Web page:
Influence of Carbon Capture and Storage in the Brazilian Oil and Gas Industry
Payne Student Scholar Chiang Cheng Siew writes about how in recent years, climate change and global warming have spurred efforts in a global scale to reduce carbon dioxide emissions through carbon capture and storage (CCS). In this paper, the implementation and development of CCS in the oil and gas industry in Brazil was discussed in terms of the developing technologies, energy operations, policies, and challenges faced by the Brazilian national government and Petrobras. The Brazilian economy relies on extractive industries (oil, gas, timber, and mining) and agribusiness activities, and this current economic model jeopardizes Brazil’s energy and climate security. March 2, 2021.
Payne Scholars: Student Commentary Series Spring 2020
NUDGING TO ZERO: POLICY STEPS TO DECARBONIZE THE ELECTRICITY SECTOR
Payne Student Scholar Brett Shearer writes about how the majority of states have mandated renewable energy targets, and electric utilities have supported the transition to net-zero generation with self-imposed emissions targets. Consumers appear to agree, with many calling for action to fight climate change. We have thus reached a rare consensus between significant numbers of policymakers, the electric utilities, and the general public. That consensus, however, does not hold when the topic turns to how to achieve the agreed objective. The disagreements over the necessary policy steps moving forward now risk slowing or stopping the progress that has already been made within the electricity sector. July 21, 2020.
THE POTENTIAL ROLE OF PUMPED STORAGE HYDRO IN COLORADO’S ENERGY TRANSITION
Payne Student Scholar Gabe Stephens investigates how the energy transition has created a conflicting set of circumstances for Colorado and its communities. The state’s renewable energy industry has experienced rapid advancements, while the incumbent coal industry has endured a steady decline. Communities that have long relied on coal for their economic well-being are faced with an increasingly difficult outlook. Few areas in the state are experiencing this more than Moffat and Routt Counties, who account for the majority of the state’s remaining coal industry. The State government has pledged to support these communities through a ‘Just Transition’ initiative designed to offset the economic impacts associated with the industry’s decline. June 26, 2020.
A MOVE TO MASS TRANSIT
Payne Student Scholar Tyler Pritchard investigates the viability of increased public transportation capacity and the potential benefits of such improved capacity in the state of Colorado. The aim of this paper is to demonstrate that Colorado is capable of improving its public transportation capacity and able to achieve substantial environmental benefits from such development. This analysis is based on the comparison of transportation data from Colorado, Sweden, and Norway in terms of annual transit rides per head, transportation sector energy consumption, transportation sector CO2 emissions, and annual vehicle kilometers traveled (VKT). June 25, 2020.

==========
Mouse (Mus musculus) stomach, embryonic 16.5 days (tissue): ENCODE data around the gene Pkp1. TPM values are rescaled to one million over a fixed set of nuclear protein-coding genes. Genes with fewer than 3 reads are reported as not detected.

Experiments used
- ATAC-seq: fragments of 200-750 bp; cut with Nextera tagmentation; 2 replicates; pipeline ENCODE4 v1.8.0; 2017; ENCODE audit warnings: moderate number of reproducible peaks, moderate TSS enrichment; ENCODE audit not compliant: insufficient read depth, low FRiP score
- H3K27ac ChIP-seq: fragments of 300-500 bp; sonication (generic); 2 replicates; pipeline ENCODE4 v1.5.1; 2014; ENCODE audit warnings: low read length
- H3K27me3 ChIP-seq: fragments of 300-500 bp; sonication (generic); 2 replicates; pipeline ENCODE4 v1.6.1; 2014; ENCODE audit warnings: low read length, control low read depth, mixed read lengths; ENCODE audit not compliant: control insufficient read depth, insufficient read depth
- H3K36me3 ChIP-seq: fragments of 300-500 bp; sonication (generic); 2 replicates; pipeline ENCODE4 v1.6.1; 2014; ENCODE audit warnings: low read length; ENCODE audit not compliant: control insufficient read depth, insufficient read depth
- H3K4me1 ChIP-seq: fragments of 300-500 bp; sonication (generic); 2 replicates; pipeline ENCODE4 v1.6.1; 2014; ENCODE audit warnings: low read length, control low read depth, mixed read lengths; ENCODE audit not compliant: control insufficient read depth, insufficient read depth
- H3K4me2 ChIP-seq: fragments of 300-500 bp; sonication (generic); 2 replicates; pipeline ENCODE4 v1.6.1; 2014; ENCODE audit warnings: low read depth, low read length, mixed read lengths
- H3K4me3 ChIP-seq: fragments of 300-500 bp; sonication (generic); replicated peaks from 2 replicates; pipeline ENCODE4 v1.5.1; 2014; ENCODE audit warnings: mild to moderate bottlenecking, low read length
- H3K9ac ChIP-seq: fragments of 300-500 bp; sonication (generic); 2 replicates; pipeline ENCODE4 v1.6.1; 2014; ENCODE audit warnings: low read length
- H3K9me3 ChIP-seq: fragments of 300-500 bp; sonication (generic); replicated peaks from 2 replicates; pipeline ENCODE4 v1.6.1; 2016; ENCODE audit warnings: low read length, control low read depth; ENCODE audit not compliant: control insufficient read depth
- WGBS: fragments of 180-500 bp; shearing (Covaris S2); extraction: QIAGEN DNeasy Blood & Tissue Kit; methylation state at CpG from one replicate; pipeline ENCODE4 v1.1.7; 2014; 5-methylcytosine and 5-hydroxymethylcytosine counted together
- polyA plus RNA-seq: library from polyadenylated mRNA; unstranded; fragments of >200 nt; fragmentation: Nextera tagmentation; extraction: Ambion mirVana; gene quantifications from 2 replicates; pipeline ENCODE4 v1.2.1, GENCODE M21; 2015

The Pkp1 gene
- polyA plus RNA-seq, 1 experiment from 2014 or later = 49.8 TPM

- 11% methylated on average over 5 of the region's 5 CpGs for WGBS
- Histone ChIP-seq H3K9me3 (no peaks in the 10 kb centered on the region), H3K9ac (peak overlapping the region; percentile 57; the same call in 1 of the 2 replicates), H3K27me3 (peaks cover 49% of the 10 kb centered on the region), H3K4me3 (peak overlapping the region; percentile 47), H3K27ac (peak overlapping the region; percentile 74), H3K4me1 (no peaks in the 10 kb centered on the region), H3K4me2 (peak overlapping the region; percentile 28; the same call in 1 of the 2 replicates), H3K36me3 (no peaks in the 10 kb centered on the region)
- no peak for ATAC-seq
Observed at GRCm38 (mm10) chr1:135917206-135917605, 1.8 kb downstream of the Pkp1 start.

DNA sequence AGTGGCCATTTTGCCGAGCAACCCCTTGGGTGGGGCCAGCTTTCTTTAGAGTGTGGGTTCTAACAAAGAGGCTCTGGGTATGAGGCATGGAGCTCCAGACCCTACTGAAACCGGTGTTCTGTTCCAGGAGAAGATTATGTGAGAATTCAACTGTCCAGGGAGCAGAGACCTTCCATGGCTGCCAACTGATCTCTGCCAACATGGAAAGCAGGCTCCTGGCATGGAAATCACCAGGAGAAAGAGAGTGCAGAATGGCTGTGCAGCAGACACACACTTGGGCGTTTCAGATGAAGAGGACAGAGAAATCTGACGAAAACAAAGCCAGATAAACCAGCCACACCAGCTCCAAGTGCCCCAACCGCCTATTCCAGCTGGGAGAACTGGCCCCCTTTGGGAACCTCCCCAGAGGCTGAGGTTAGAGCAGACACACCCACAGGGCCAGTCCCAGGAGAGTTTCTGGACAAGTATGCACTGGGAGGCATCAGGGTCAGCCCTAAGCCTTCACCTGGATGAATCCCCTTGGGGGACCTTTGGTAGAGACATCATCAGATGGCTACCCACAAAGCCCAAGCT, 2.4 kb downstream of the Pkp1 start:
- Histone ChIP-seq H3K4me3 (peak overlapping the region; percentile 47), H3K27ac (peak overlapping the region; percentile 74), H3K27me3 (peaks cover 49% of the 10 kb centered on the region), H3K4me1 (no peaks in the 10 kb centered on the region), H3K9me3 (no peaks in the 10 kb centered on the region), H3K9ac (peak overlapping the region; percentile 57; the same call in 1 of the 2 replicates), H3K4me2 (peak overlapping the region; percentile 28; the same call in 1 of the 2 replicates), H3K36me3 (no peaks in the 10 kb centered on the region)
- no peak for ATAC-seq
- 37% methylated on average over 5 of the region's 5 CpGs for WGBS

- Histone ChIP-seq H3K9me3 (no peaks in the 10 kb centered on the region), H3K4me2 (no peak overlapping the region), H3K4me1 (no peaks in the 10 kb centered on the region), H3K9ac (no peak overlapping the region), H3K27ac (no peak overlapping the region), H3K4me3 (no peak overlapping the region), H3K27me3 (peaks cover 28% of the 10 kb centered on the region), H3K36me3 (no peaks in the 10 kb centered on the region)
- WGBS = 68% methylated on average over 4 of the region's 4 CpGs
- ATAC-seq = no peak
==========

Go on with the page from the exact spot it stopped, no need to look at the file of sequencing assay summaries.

HOW CHINESE INVESTMENT IN AFRICAN NATURAL RESOURCES LEADS TO DEVELOPMENT OPPORTUNITIES
Payne Student Scholar Caleb Workman writes about how Chinese investment on the African continent, while contentious, has many benefits. Currently, Chinese private and state-owned firms are heavily involved in Africa through direct investment and commodity-backed loans. These firms invest in infrastructure, natural resource extraction, manufacturing, and service industries. African countries contain natural resources and a low-wage labor market, while Chinese companies have expertise and capital. As a result, the relationship between China and Africa presents mutually beneficial opportunities. African countries gain the potential to experience exceptional economic development in the future due to Chinese involvement. June 16, 2020.
TRASHY DATA, AN EXAMINATION OF ORGANIC COMPOST DIVERTED FROM MUNICIPAL SOLID WASTE STREAMS
Payne Institute student John Massale comments about the recycling policy regarding Municipal Solid Waste (MSW) varies by region, county, and city. This research examined the type of policy that leads to the largest diversion of compostable materials from landfills. The data was gathered by performing small case studies of a handful of US cities that have established voluntary, mandatory, or incentivized composting programs. January 27, 2020.
COLORADO EMISSION REDUCTION TARGETS: LOFTY GOALS OR REACHABLE TARGETS?
Payne Institute student Anna Evans comments on Colorado’s relative position in setting emission reduction targets, an analysis of Colorado’s potential reduction strategies, and looking specifically at the effects that improved insulation or the adoption of LED lighting in residential homes would have on residential emissions. January 9, 2020.
DENVER, LYFT, AND THE ELECTRIC FUTURE
Payne Institute student Will Callahan comments about emissions from the transportation sector that pose a great risk to global health. Vehicle electrification is one way to mitigate tailpipe emission, thereby reducing the health risk. Gov. Jared Polis and Lyft recently announced Lyft’s plan to add 200 electric vehicles (EVs) to the Denver fleet. Data from EVI Pro Lite, Auto Alliance, and a doctoral dissertation on ride-hailing were used to estimate the impact of Lyft’s decision on Denver’s emission profile and existing charging infrastructure. An initial injection of 200 EVs will have a small but non-negligible effect on emissions. January 6, 2020.
Payne Scholars: Student Commentary Series Fall 2019
COLORADO’S 2019 CLIMATE ACTION PLAN
The Payne Institute Commentary Series has added a Student Viewpoint: Colorado’s 2019 Climate Action Plan by Madeline R. Macmillan. November 11, 2019.